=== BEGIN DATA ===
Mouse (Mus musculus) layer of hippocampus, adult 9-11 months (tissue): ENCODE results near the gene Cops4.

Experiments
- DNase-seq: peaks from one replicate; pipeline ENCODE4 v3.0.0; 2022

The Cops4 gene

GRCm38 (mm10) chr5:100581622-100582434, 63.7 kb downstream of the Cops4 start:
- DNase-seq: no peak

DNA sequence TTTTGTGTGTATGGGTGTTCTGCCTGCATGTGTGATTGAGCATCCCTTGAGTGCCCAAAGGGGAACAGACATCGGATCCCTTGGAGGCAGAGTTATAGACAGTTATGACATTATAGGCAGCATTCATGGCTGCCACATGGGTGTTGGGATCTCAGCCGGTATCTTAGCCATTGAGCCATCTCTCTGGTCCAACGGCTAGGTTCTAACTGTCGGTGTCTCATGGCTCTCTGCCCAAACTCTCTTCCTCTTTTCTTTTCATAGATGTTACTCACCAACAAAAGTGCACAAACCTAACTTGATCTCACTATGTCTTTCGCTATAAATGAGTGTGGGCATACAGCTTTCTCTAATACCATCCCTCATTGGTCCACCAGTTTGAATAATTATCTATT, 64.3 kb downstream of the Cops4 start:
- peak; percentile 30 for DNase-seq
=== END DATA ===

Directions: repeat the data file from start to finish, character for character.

Mouse (Mus musculus) layer of hippocampus, adult 9-11 months (tissue): ENCODE results near the gene Cops4.

Experiments
- DNase-seq: peaks from one replicate; pipeline ENCODE4 v3.0.0; 2022

The Cops4 gene

GRCm38 (mm10) chr5:100581622-100582434, 63.7 kb downstream of the Cops4 start:
- DNase-seq: no peak

DNA sequence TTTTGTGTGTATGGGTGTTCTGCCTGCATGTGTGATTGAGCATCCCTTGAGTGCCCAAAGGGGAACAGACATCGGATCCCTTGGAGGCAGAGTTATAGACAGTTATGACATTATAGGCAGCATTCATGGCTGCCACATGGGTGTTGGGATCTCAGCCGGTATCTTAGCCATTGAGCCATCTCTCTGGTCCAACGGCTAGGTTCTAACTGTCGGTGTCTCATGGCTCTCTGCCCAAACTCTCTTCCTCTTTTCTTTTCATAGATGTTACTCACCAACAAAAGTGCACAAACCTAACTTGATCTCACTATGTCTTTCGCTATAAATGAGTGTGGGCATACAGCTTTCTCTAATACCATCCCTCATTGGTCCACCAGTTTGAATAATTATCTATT, 64.3 kb downstream of the Cops4 start:
- peak; percentile 30 for DNase-seq